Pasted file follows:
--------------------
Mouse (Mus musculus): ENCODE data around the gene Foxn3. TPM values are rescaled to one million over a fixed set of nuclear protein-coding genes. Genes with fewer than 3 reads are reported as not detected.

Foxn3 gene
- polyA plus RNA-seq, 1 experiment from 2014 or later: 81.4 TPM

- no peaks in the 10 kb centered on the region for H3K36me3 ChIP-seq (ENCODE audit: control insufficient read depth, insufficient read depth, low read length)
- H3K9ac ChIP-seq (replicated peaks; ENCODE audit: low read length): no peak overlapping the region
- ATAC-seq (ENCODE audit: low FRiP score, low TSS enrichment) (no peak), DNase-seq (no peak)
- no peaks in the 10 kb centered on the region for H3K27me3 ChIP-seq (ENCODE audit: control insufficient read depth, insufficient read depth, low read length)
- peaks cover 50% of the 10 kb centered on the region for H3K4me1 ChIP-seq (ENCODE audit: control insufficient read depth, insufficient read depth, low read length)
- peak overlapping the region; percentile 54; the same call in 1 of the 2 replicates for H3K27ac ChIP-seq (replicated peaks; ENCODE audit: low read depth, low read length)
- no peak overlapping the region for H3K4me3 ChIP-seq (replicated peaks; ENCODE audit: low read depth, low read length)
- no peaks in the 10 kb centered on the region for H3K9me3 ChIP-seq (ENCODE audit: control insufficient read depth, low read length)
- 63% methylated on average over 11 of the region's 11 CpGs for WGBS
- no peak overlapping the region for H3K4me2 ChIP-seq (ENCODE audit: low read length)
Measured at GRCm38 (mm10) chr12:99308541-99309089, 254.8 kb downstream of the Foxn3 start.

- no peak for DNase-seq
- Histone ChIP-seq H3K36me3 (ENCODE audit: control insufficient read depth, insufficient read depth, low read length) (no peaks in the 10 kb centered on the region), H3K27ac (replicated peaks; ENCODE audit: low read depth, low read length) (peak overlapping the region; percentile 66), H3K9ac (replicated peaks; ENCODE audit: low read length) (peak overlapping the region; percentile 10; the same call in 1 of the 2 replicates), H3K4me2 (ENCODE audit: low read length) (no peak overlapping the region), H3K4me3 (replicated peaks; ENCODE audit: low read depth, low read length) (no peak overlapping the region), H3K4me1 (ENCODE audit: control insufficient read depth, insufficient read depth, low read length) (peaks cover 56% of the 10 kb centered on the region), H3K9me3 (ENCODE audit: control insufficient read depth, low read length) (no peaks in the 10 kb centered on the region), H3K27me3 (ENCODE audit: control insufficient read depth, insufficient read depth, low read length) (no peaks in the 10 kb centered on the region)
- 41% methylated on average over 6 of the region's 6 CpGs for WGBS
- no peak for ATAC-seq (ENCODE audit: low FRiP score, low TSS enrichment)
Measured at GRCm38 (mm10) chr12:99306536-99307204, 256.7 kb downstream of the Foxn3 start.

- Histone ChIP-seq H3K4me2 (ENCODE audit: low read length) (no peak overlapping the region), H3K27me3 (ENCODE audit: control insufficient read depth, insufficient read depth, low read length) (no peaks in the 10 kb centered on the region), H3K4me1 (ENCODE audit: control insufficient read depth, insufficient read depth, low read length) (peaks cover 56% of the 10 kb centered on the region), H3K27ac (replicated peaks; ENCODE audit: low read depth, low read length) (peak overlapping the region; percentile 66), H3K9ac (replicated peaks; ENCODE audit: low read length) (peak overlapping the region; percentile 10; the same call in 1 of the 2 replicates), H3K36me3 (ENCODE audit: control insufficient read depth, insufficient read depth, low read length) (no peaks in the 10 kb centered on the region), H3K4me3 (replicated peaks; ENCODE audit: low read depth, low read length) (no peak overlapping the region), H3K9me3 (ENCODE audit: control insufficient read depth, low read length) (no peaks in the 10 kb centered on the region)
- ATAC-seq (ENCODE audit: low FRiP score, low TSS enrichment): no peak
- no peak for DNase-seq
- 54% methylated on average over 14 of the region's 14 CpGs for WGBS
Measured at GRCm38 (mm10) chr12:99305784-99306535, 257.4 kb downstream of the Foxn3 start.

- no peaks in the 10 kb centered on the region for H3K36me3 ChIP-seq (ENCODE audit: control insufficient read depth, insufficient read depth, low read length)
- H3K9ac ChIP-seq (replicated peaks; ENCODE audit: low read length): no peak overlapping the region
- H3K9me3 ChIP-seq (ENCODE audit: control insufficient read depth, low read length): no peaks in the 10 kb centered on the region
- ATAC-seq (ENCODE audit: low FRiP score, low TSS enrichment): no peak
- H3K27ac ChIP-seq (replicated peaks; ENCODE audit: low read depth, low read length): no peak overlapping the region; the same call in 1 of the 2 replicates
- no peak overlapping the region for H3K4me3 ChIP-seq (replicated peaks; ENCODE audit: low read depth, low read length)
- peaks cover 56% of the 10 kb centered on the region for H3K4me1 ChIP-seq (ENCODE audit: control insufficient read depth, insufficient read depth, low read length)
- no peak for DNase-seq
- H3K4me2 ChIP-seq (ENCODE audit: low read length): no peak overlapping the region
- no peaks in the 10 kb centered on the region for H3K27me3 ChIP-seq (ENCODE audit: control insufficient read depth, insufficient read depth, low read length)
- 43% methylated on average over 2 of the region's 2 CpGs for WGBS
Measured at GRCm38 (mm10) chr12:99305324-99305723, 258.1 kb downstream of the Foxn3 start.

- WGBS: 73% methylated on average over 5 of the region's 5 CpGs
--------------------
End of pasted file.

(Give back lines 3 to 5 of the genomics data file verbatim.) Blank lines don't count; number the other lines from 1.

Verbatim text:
- polyA plus RNA-seq, 1 experiment from 2014 or later: 81.4 TPM

- no peaks in the 10 kb centered on the region for H3K36me3 ChIP-seq (ENCODE audit: control insufficient read depth, insufficient read depth, low read length)
- H3K9ac ChIP-seq (replicated peaks; ENCODE audit: low read length): no peak overlapping the region